God wants us to be free from bondage

Exodus is the second book of the Bible, containing the story of God’s liberation of the people of Israel from slavery in Egypt. Historically, the exodus event was the birth of Israel as a nation. At Mount Sinai, a group of tribes who were descendants of Abraham became a nation ruled by God.

The Book of Exodus explains how the Israelites were able to resettle into the land that God had promised to Abraham and gives the basis for this religious, political, and social life.

In Psalm 37, for example, David received assurance in remembering that his God was the same one who rescued Israel from Egypt. The prophet Jeremiah compared the future re-gathering of Israel to their exodus from Egypt as an even more miraculous event (Jeremiah 16:14, 15). The return of Jesus and his parents from Egypt is associated with the exodus in Matthew 2:13–15. The deliverance of the Jewish people from Egypt was interpreted as a model for God’s freeing of all his people, both Israel and the church.

Thus, the message of the Book of Exodus is foundational to understanding God’s plan of salvation throughout the Bible. The English title “Exodus” comes from the Septuagint, a pre-Christian translation of the Old Testament into Greek. The word means “a way out” or “departure,” and refers to Israel’s rescue from Egypt. The Hebrew title is Shemoth (“these are the names”), from the book’s opening words, referring to the names of the sons of Jacob who joined Joseph in Egypt.

The Story of a Mighty God

The Book of Exodus tells the story of a mighty God, Creator of the universe, beyond all limitations of time and space, who intervenes in history on behalf of a helpless group of slaves. God defeats the ruler of the greatest empire on earth, and leads his oppressed people from that land to freedom. Exodus is the story of a single family that providentially grows into a multitude. Through God’s covenant a nation is formed, and through his Law the nation is given stability and set apart from all of its neighbours.

The Book of Exodus tells of an unusual man (Moses), whose eighty years of preparation are equally divided between the palace of a king and the pasture of a nomadic priest. Moses is a reluctant leader, but he defies the pharaoh, speaks with God face to face, and writes nearly one-fourth of the Hebrew Scriptures. The God of Exodus is above all faithful. He makes promises and keeps them. Genesis 15:13–16 records an amazing prophecy:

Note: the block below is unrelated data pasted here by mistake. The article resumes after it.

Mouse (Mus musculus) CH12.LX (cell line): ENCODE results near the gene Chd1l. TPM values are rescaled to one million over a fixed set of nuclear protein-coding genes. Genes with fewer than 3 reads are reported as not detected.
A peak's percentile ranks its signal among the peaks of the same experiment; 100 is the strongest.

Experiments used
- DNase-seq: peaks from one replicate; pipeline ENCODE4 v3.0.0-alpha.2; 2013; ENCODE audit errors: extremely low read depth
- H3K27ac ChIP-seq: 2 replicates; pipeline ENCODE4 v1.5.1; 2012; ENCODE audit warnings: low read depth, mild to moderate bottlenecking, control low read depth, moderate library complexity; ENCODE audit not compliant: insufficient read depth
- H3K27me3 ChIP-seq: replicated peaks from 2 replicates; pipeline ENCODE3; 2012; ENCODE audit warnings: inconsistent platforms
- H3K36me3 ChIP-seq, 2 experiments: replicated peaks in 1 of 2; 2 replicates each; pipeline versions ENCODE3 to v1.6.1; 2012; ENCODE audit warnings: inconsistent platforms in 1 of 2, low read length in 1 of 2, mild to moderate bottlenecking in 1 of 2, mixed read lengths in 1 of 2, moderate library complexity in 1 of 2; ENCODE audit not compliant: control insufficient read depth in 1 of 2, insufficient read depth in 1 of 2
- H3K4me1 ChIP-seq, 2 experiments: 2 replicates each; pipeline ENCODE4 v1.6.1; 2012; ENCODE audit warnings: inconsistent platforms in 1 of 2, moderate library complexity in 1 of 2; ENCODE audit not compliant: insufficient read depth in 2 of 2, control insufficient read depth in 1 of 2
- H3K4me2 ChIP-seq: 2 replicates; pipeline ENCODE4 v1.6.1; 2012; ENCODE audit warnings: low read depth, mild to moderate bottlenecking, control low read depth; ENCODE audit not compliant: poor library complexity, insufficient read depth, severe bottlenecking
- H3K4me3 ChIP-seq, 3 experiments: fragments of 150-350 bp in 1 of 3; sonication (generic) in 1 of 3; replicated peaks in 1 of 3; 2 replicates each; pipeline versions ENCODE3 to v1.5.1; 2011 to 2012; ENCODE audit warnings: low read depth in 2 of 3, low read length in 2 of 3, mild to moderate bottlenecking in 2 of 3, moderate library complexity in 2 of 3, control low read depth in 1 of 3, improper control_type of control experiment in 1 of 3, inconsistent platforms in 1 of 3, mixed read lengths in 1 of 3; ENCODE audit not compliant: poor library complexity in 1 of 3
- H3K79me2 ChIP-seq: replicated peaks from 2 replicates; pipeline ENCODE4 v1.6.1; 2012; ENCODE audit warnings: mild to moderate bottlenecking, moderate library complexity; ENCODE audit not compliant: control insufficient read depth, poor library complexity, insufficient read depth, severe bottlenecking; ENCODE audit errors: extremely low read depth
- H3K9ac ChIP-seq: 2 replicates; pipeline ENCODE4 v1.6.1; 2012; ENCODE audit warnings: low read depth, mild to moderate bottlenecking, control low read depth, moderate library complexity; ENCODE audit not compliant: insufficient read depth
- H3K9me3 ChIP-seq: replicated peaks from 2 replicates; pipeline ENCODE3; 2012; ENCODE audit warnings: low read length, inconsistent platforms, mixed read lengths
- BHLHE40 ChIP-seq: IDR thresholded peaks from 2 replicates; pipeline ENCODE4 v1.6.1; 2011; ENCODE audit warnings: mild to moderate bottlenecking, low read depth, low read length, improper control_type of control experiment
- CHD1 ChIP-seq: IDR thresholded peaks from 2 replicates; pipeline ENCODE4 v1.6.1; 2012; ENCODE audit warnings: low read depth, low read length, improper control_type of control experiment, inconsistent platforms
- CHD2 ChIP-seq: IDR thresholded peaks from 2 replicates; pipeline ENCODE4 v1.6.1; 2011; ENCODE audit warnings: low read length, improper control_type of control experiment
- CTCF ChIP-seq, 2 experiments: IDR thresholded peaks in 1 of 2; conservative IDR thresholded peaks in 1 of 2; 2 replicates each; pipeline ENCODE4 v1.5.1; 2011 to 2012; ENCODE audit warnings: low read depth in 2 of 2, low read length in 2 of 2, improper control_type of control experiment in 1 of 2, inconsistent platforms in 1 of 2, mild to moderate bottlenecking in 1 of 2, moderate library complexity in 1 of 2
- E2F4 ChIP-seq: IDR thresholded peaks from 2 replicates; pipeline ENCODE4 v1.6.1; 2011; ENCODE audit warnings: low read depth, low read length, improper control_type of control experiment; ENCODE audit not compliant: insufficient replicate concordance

“Then the Lord said to Abram, ‘Know of a surety that your descendants will be sojourners in a land that is not theirs, and will be slaves there, and they will be oppressed for four hundred years; but I will bring judgment on the nation which they serve, and afterward they shall come out with great possessions.… And they shall come back here in the fourth generation.”

In response to this promise, Joseph, “at the end of his life, made mention of the exodus of the Israelites and gave directions concerning his burial” (Hebrews 11:22). That promise provides a background for the drama of redemption on which the Book of Exodus focuses. Redemption can be defined as “deliverance from the power of an alien dominion, and enjoyment of the resulting freedom.” It speaks of a deliverer and what he does to achieve deliverance. The Book of Exodus is full of the vocabulary of redemption. It tells of the God who “remembers” his promise to the Hebrew patriarchs (2:24; 6:5). God “comes down to deliver” the Israelites (3:8), or “save” them (14:30; 15:2), in order to “bring them” out of the land of Egypt (3:10–12).



Categories: Theology

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